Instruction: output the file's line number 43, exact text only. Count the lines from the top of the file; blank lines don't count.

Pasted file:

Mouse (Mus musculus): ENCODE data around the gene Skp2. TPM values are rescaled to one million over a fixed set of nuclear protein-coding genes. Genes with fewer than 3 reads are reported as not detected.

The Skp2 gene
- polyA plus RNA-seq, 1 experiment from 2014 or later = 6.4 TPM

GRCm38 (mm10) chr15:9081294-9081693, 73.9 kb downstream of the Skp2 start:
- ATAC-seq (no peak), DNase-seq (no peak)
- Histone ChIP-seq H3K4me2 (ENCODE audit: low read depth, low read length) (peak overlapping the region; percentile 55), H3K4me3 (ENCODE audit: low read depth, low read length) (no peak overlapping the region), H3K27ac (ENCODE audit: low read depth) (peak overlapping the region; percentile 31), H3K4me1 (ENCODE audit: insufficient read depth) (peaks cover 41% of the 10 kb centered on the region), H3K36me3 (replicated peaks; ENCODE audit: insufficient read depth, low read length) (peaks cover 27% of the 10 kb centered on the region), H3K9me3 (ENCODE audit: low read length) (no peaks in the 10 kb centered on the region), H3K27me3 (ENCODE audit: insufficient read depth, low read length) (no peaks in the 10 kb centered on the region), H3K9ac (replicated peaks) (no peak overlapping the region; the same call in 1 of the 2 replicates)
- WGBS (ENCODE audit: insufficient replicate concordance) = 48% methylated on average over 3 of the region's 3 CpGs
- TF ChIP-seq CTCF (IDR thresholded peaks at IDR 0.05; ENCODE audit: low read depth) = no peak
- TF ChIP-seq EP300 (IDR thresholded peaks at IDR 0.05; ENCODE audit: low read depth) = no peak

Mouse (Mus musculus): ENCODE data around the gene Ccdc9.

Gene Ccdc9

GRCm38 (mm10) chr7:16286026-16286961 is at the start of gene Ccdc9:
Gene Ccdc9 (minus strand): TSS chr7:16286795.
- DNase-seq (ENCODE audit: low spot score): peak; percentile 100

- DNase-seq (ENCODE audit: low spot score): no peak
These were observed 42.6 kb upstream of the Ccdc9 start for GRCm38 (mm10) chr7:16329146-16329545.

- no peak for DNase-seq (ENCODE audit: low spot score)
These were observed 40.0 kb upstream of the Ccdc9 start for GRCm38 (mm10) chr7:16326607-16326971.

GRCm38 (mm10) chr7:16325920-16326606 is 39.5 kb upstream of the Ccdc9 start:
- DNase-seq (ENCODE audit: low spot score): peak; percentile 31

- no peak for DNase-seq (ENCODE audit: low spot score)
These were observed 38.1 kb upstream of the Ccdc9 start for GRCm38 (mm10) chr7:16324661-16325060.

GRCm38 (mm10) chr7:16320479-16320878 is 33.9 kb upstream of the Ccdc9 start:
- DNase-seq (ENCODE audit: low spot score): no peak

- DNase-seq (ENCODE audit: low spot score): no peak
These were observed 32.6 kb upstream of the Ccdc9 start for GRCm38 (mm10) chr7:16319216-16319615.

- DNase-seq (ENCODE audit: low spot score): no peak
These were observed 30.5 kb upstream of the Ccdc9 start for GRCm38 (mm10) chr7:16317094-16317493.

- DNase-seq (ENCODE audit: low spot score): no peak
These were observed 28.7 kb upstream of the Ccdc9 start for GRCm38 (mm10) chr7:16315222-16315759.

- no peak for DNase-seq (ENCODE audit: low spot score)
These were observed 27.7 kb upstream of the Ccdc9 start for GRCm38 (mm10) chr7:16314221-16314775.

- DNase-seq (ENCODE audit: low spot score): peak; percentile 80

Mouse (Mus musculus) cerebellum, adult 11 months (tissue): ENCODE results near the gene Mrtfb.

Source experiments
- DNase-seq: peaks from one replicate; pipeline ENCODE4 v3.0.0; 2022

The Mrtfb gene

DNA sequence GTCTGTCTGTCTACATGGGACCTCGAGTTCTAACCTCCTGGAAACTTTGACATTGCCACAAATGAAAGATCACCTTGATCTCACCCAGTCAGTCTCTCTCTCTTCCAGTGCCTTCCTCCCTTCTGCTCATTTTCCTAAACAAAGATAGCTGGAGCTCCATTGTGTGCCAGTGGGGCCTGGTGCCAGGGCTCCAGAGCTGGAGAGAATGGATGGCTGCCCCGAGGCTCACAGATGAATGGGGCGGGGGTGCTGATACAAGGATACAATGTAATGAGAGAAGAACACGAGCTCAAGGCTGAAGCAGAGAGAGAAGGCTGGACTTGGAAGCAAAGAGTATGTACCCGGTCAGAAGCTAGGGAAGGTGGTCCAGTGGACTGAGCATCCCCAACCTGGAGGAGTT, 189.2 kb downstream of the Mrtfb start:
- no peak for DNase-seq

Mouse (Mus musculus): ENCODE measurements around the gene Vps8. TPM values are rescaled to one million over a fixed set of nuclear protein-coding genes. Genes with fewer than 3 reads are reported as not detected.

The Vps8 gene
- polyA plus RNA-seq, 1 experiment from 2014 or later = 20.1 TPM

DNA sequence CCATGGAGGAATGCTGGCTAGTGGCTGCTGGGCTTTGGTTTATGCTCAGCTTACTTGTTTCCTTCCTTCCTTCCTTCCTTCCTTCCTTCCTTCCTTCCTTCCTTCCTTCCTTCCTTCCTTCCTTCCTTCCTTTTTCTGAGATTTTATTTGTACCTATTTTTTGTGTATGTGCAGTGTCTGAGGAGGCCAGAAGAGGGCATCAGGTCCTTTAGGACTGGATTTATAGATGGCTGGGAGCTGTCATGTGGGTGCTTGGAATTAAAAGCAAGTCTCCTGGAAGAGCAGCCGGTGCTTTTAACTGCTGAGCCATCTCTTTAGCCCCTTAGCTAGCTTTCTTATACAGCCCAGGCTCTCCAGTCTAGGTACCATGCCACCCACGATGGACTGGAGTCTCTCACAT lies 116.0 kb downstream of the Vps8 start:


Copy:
DNA sequence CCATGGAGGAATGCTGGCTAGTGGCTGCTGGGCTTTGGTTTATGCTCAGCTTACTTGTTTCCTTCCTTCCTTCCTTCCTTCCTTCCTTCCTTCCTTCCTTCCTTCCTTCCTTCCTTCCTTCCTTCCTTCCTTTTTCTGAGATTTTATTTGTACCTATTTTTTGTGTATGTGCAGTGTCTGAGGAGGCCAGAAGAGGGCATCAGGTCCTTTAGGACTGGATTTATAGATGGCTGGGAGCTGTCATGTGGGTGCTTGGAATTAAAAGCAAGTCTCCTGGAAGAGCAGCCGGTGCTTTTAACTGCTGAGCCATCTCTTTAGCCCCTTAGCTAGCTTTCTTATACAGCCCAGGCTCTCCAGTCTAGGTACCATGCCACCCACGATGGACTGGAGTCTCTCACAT lies 116.0 kb downstream of the Vps8 start: